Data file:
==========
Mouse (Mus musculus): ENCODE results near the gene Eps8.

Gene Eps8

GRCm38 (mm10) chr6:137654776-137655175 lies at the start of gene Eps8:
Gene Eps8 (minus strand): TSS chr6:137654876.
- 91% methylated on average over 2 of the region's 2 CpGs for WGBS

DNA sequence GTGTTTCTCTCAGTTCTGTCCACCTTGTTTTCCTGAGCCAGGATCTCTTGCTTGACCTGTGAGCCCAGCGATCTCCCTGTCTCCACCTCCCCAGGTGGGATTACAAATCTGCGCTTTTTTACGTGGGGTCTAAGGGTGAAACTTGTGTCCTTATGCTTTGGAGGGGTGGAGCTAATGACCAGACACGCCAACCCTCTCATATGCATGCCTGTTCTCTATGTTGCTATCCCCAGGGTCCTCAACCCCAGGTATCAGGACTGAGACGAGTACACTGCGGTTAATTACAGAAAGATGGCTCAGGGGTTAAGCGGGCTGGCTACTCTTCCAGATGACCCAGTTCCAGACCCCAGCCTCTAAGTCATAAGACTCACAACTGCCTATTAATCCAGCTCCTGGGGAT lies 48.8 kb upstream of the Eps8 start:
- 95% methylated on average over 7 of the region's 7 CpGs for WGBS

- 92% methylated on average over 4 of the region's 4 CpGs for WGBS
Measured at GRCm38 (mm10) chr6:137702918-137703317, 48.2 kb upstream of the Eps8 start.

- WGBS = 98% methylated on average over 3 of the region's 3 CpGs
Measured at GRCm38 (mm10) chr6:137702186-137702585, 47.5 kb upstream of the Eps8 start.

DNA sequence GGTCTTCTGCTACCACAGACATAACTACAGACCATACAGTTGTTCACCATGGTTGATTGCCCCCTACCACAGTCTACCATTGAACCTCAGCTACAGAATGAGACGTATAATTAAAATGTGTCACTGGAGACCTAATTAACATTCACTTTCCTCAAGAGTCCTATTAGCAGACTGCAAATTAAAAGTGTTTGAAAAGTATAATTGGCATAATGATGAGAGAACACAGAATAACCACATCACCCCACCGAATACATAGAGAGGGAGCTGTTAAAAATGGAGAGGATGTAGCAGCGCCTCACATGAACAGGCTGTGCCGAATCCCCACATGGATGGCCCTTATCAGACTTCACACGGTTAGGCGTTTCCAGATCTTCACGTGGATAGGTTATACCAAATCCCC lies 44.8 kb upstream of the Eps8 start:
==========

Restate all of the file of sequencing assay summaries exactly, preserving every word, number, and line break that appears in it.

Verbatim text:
Mouse (Mus musculus): ENCODE results near the gene Eps8.

Gene Eps8

GRCm38 (mm10) chr6:137654776-137655175 lies at the start of gene Eps8:
Gene Eps8 (minus strand): TSS chr6:137654876.
- 91% methylated on average over 2 of the region's 2 CpGs for WGBS

DNA sequence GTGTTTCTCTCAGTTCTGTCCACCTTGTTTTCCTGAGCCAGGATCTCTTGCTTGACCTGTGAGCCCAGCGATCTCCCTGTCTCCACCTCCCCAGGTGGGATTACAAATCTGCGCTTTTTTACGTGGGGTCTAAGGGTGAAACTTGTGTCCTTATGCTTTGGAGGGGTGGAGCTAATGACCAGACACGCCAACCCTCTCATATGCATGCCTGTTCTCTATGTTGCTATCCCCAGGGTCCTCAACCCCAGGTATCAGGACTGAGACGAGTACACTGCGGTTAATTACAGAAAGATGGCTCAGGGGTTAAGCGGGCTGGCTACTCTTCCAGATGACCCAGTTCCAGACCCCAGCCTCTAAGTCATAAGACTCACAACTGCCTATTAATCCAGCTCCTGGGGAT lies 48.8 kb upstream of the Eps8 start:
- 95% methylated on average over 7 of the region's 7 CpGs for WGBS

- 92% methylated on average over 4 of the region's 4 CpGs for WGBS
Measured at GRCm38 (mm10) chr6:137702918-137703317, 48.2 kb upstream of the Eps8 start.

- WGBS = 98% methylated on average over 3 of the region's 3 CpGs
Measured at GRCm38 (mm10) chr6:137702186-137702585, 47.5 kb upstream of the Eps8 start.

DNA sequence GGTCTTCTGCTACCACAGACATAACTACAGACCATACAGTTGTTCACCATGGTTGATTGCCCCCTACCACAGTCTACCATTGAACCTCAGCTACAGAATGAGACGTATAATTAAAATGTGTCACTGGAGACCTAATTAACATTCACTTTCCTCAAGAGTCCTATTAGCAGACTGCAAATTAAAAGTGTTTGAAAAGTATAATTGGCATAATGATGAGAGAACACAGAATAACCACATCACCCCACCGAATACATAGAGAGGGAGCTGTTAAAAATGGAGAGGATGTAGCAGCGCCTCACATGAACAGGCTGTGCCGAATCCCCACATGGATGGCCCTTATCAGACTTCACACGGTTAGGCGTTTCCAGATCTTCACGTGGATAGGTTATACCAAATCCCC lies 44.8 kb upstream of the Eps8 start: